Major League Baseball’s qualifying offer system is a sham.
In theory, the purpose of the qualifying offer is to help teams whose best players leave in free agency to pursue greater riches to recoup some of the loss of said player. A small market team drafts and develops a player who is eventually worthy of becoming a high-price free agent, the team gives the player a short-term offer because the financial constraints of their market prohibit anything more, the player signs with a more financially lucrative team, and the original team receives a draft pick as a consolation prize.
The big winners in the signing of Lynn to a one-year, $12 million contract were the Minnesota Twins. The Twins, who entered Saturday with Kyle Gibson, whose earned-run average has been 5.07 in each of the last two seasons, listed as their #4 starter, now have Lance Lynn, a top thirty starting pitcher in baseball since becoming a full-time starter in 2012.
Granted, Lynn had a solid 3.43 ERA in 2017, his first season back from Tommy John surgery, but his fielding-independent pitching was easily the worst of his career—Lynn’s FIP stood at 4.82, after his strikeout rate decreased, his walk rate increased, and his home run rate skyrocketed (even out of proportion with increasing home run rates across baseball). By FanGraphs Wins Above Replacement, the more FIP-leaning variant of WAR, he was worth 1.4 WAR, his worst full-time season in the Majors. According to FanGraphs, he was worth $10.8 million. In a down season. If Lynn manages his ZiPS projection of 2.1 fWAR, he will be worth over $16 million.
Unlike the Cardinals, the Twins have back-end (and front-end) starters whose value is close-ish to actually being replacement level—they had a pressing need for a starting pitcher that the Cardinals do not. ZiPS likes three Cardinals pitchers more than Lynn (Carlos Martinez, Michael Wacha, Luke Weaver), two Cardinals pitchers with the same zWAR but fewer innings (Jack Flaherty, Adam Wainwright), another pitcher (Miles Mikolas) as having slightly fewer Wins Above Replacement but slightly better on a per-inning basis, and yet another potential starting pitcher projected for far higher value on a rate basis (Alex Reyes). The Cardinals’ internal projections probably don’t mirror ZiPS precisely, but by one respected system, Lynn would be projected, essentially, as the eighth best starter on the St. Louis Cardinals. As much as I love Lance Lynn, it is totally understandable why the Cardinals wouldn’t have much use for him.
Yet the Cardinals did offer Lance Lynn a contract. We know this. They offered him $17.4 million in the form of the qualifying offer in November, and Lynn turned it down in hopes that he could receive a more lucrative, longer-term contract via free agency. In retrospect, Lynn probably should have accepted the offer, but who could have known that he wouldn’t sign until the afternoon of March 10 and that this would still be earlier than Jake Arrieta or Alex Cobb?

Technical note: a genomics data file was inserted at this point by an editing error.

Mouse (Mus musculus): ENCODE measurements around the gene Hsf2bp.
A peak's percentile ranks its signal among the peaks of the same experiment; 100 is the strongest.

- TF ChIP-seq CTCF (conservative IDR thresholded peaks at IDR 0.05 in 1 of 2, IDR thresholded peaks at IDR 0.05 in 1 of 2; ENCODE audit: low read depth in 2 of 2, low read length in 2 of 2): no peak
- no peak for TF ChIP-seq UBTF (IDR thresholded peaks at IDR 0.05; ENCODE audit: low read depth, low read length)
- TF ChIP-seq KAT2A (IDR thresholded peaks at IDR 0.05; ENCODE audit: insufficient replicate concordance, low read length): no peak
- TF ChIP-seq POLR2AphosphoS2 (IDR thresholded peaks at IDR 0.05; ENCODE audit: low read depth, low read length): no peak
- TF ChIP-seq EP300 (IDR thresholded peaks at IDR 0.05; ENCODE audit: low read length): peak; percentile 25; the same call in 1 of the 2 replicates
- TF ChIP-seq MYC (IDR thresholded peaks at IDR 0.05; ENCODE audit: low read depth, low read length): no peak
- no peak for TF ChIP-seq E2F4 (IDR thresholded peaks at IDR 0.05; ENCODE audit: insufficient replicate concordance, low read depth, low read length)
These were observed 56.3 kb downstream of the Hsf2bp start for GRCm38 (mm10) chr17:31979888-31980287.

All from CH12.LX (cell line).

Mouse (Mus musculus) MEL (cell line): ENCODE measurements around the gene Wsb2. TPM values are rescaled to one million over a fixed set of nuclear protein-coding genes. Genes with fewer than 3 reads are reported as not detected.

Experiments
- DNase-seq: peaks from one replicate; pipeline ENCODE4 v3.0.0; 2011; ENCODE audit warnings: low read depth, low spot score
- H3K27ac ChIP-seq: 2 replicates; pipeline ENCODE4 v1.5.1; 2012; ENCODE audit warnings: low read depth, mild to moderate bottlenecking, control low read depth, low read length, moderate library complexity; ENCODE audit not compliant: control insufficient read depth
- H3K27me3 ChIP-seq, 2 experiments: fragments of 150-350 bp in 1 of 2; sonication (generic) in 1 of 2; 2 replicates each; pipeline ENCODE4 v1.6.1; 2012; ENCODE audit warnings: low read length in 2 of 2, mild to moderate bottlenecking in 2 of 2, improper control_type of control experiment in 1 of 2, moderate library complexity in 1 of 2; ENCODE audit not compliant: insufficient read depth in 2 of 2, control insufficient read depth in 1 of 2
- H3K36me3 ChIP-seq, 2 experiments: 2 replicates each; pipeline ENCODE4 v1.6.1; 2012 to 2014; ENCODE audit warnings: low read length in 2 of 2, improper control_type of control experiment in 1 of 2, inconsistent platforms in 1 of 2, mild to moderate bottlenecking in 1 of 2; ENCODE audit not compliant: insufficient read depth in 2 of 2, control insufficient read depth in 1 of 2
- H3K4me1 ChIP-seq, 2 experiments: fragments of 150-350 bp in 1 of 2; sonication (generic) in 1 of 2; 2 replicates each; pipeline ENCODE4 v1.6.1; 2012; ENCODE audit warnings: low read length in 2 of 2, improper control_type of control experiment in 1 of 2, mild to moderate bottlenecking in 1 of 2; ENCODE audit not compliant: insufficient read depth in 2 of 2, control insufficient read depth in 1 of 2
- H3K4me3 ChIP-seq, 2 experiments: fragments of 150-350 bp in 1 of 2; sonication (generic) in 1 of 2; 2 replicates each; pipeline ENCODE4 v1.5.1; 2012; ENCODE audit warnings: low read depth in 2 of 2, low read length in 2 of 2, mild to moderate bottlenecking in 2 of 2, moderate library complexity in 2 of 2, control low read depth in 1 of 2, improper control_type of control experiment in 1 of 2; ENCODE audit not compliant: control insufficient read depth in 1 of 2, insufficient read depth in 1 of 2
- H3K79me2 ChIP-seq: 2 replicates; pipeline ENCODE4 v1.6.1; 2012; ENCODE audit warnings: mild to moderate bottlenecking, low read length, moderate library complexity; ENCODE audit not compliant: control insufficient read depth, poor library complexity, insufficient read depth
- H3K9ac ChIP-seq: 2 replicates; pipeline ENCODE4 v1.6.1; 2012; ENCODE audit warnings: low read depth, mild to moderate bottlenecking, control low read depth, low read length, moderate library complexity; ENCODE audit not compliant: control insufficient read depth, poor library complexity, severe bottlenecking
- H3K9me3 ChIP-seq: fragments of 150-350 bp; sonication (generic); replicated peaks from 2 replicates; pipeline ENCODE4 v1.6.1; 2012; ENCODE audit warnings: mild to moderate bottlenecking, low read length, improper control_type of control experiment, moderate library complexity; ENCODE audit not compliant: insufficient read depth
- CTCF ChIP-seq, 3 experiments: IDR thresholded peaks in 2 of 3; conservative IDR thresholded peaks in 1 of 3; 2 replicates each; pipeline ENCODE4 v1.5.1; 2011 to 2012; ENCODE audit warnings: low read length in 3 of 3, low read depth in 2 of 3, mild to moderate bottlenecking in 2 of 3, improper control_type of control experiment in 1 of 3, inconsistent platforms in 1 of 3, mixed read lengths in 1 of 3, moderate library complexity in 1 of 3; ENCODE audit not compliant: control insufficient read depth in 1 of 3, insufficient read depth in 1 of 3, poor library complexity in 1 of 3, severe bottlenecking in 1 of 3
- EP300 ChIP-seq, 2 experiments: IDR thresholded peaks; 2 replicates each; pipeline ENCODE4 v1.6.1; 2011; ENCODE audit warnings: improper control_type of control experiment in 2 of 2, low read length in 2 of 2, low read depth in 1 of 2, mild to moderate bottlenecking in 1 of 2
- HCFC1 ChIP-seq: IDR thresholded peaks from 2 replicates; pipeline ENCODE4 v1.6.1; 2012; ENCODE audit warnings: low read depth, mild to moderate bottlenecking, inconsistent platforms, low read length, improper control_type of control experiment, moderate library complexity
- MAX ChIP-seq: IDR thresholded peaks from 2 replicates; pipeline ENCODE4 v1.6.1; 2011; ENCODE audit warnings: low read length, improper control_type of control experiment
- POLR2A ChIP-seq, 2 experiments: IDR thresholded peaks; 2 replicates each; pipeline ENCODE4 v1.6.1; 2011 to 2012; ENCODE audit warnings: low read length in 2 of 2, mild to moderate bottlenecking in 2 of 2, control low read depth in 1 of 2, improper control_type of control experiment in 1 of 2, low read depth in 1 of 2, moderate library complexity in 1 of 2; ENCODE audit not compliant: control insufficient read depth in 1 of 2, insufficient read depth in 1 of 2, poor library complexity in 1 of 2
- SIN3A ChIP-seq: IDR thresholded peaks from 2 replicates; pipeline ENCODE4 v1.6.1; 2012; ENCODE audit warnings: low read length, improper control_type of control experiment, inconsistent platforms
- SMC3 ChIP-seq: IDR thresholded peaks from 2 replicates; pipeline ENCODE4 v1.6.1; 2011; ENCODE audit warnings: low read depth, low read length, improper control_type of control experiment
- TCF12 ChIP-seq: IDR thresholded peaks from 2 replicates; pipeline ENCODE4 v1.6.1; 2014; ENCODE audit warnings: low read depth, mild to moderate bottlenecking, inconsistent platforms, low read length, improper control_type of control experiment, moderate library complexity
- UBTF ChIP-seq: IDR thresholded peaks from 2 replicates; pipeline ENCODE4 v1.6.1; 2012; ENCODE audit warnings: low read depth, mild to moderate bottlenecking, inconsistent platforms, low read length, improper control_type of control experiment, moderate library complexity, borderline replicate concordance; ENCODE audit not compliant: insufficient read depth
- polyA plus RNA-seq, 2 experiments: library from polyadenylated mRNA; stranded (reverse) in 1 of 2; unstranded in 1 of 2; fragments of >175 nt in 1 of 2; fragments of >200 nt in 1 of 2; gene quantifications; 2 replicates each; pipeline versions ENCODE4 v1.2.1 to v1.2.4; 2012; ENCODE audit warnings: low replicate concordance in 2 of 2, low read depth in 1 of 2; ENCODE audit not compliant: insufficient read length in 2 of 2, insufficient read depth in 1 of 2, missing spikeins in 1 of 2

The secondary winner today is the Cardinals, who received a late-second round pick as compensation for losing a player they probably didn’t want in the first place. The Cardinals profited by virtue of a player with career earnings just under $24 million who has been worth, by FanGraphs calculations, $111.3 million in his MLB career not accurately gauging the market. The Cardinals are not a small market that simply couldn’t afford Lance Lynn—they’re a team with an above-average payroll who gamed the system to earn an additional draft pick from a lower-spending team.
To be clear, this made business sense for the Cardinals to do. A draft pick is a draft pick and the Cardinals knew that Lynn probably wasn’t going to accept the qualifying offer (and even if he did, $17.4 million wasn’t going to be so costly that it would cripple the team). I could begrudge the Cardinals for hampering the value of a likable veteran, but just this week, Lynn wasn’t the free agent most dramatically affected by having the loss of a draft pick attached to his name. The Cardinals may not look saintly through all of this, but focusing on the Cardinals for this ignores the 29 other teams that would have done the exact same thing.
The loser today is Lance Lynn. It isn’t even close. Lance Lynn deserves better.
Saying Lance Lynn’s value was crushed by the qualifying offer isn’t completely fair—it was also crushed by his troubling 2017 and a system in which middle-class free agents, the kinds of players who can be semi-easily be replaced by somebody making league minimum unlike, say, a Yu Darvish, continue to suffer. But the qualifying offer was just one more obstacle standing in the way of Lance Lynn earning the vaunted long-term deal as a free agent which is so often cited as light at the end of the tunnel after players are substantially underpaid during the six years of club control which come at the beginning of their careers.
The qualifying offer is supposed to be about competitive balance—offering a consolation prize for teams losing a free agent, not rewarding them for it. The Cardinals have routinely benefited from offering the qualifying offer to players whom they had no real intention of re-signing: Kyle Lohse, Carlos Beltran, John Lackey, and now Lance Lynn. In each of these cases, the signing team had to weigh the loss of a draft pick and in each of these cases, it cost the player money. The qualifying offer, perhaps not by design but certainly in practice, is a salary suppressant. The qualifying offer is unfair.